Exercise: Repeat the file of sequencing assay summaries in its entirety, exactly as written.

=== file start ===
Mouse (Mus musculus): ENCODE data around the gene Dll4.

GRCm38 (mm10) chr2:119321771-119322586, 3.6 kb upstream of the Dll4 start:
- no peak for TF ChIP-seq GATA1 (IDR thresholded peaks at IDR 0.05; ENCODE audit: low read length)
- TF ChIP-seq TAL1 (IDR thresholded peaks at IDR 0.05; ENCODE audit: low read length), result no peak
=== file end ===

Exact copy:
Mouse (Mus musculus): ENCODE data around the gene Dll4.

GRCm38 (mm10) chr2:119321771-119322586, 3.6 kb upstream of the Dll4 start:
- no peak for TF ChIP-seq GATA1 (IDR thresholded peaks at IDR 0.05; ENCODE audit: low read length)
- TF ChIP-seq TAL1 (IDR thresholded peaks at IDR 0.05; ENCODE audit: low read length), result no peak